The city of Nîmes needs a new museum for its roman artefacts. The archaeological museum has no more space for them and there is an entire collection of restored pieces waiting to be exposed. The strong presence of roman culture in the city guides the city towards the idea of building an entire “home” for it: a place where one can not only visit the museum but can also read about roman culture, study it and share with others about it.
The selected plot is located next to the Arena of Nîmes, the biggest roman artefact in the city as well as one of the most well preserved roman arenas in the world. Like other roman buildings in the city its simple geometric shape disconnects it from the surrounding urban network. Those observations lead to the creation of a cubic shape for the new Home of roman culture. Using simple geometry and building on the same height as the arena creates a strong relation to it. Similarly to the limestone used in roman architecture the weathering steel used for the new building’s facades ages and leaves marks with time by darkening its color.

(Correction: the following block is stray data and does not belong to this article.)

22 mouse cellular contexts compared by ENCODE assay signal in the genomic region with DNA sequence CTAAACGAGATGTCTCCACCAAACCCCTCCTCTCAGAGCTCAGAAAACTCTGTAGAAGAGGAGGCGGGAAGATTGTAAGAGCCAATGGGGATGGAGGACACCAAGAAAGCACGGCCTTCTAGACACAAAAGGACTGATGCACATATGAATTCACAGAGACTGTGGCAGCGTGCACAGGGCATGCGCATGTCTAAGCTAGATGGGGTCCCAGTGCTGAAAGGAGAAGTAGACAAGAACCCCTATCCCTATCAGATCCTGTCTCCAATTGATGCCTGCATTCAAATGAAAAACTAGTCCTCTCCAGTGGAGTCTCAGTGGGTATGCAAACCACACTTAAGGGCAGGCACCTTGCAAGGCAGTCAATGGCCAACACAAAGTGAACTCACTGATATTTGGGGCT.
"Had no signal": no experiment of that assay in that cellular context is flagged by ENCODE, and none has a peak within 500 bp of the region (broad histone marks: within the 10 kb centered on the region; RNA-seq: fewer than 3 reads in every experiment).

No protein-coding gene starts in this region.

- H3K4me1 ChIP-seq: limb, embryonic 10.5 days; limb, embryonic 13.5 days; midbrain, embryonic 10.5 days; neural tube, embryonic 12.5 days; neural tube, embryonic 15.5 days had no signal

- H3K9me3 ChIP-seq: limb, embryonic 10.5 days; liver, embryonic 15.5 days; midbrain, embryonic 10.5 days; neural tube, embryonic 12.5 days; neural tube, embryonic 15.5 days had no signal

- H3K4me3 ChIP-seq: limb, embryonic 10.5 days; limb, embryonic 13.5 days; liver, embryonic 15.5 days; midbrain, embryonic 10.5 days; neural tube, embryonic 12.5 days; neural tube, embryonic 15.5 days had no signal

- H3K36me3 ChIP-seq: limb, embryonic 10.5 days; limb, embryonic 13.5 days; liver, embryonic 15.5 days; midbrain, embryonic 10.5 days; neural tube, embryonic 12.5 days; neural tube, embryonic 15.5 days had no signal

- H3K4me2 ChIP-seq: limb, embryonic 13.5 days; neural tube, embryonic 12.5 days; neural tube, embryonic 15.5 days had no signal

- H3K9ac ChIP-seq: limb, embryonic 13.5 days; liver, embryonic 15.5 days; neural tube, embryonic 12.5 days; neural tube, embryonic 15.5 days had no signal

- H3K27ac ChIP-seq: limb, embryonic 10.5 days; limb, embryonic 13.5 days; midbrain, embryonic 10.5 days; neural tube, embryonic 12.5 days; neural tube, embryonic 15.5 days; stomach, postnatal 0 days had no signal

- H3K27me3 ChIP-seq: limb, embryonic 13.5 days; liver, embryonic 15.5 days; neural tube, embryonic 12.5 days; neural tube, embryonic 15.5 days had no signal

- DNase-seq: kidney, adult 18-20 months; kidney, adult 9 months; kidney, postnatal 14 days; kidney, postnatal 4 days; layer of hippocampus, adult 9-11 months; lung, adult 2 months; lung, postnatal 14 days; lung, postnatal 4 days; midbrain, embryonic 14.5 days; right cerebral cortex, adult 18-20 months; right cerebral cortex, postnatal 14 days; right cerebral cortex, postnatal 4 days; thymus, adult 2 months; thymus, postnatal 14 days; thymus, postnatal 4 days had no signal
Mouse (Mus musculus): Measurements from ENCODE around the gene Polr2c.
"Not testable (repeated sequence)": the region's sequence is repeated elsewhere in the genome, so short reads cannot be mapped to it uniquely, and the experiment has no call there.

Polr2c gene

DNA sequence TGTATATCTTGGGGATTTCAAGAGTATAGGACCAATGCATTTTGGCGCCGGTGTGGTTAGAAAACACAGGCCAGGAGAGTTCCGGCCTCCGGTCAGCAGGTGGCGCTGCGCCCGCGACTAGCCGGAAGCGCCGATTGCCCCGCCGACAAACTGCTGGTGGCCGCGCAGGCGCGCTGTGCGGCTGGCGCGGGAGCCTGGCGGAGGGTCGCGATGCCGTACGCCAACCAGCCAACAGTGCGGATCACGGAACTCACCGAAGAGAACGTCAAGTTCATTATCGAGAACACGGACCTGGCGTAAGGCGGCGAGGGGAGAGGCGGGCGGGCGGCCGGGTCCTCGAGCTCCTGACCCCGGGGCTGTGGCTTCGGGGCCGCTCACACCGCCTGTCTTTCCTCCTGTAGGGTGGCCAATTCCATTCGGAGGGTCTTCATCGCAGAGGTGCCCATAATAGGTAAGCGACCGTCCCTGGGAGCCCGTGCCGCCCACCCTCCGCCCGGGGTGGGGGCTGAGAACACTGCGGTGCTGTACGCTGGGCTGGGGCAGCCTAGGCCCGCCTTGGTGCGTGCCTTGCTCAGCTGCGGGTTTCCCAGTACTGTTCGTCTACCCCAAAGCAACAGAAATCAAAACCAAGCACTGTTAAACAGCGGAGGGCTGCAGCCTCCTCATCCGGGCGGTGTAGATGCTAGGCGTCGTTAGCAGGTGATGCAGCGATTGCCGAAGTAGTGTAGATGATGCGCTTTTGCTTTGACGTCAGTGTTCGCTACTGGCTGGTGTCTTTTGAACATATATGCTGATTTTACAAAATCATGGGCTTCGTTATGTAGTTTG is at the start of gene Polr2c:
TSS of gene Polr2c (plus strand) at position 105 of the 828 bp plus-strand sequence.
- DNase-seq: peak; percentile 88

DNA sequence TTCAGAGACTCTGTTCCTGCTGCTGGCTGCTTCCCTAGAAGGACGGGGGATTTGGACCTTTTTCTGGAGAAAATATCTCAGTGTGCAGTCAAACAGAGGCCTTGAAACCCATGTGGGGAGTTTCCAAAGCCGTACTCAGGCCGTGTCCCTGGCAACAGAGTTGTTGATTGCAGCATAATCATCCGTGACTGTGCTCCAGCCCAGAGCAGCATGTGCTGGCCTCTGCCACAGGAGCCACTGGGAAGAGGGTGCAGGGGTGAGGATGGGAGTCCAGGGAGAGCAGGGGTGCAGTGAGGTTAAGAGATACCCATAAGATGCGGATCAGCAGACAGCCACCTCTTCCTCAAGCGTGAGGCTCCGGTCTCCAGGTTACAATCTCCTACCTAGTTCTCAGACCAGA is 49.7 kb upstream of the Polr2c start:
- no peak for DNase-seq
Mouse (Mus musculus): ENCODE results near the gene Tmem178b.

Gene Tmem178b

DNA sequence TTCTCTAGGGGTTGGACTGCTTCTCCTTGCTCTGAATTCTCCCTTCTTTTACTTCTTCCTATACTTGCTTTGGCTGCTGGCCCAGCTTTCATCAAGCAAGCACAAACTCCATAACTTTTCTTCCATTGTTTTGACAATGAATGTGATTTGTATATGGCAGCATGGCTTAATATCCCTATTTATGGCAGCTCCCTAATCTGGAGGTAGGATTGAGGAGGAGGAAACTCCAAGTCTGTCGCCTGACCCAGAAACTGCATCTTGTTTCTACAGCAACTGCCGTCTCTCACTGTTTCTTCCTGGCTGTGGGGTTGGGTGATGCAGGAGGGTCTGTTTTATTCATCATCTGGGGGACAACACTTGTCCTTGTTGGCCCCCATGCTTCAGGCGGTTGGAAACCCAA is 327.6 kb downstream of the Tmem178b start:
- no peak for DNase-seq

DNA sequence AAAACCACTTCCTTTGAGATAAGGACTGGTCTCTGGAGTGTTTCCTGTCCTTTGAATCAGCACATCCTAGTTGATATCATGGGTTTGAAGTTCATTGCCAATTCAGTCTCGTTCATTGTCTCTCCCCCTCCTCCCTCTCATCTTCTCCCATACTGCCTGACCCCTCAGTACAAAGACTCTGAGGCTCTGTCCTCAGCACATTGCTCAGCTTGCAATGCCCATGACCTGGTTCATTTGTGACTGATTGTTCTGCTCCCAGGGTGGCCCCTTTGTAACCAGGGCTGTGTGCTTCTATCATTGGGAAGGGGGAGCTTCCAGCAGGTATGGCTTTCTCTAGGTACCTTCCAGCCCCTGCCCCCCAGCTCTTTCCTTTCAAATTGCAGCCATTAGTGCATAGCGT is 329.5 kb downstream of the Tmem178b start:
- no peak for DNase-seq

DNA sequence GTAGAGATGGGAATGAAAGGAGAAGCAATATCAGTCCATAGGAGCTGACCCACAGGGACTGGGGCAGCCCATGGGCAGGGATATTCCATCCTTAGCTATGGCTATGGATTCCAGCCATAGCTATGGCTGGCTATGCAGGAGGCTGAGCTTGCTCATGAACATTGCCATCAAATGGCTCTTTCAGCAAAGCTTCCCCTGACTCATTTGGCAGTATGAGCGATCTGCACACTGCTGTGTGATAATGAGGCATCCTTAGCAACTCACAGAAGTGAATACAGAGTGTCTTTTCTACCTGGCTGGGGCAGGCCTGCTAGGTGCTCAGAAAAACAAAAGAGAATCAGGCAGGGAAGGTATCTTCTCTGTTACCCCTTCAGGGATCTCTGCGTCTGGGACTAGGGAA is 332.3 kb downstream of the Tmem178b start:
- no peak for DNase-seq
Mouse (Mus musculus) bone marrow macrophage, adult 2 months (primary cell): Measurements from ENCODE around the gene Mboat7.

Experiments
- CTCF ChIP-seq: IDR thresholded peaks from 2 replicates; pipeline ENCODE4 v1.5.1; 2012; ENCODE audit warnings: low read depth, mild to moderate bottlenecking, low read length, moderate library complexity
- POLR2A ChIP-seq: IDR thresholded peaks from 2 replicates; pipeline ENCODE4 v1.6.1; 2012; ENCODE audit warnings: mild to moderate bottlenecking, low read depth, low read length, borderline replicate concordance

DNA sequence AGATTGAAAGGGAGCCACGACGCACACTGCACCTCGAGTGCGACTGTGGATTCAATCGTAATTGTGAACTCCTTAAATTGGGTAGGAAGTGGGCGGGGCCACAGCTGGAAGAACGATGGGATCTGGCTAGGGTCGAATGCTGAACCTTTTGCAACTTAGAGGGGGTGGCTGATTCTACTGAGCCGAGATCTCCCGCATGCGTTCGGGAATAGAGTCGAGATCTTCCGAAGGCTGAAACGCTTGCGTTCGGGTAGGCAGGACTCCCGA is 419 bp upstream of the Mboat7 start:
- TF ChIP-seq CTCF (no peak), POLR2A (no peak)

While simple on the outside, the inside of the project is an interlacement of concrete walls and slabs into a giant dynamic open space. Each floor has its own function, and public and private spaces are clearly separated. Visitors can enjoy a permanent exhibition, temporary exhibitions, conferences, concerts, ateliers, library, restaurant and cafes. The connection between the different floors is done by a monumental concrete staircase in the center of the plan that reflects the bigness of ancient roman architecture.
The richness of the project lies in the strong contrast between the inside and the outside: the outside is seeking a connection with nearby roman buildings while the inside offers a giant, almost sacred space, bathed in light and dedicated to contemplate roman culture.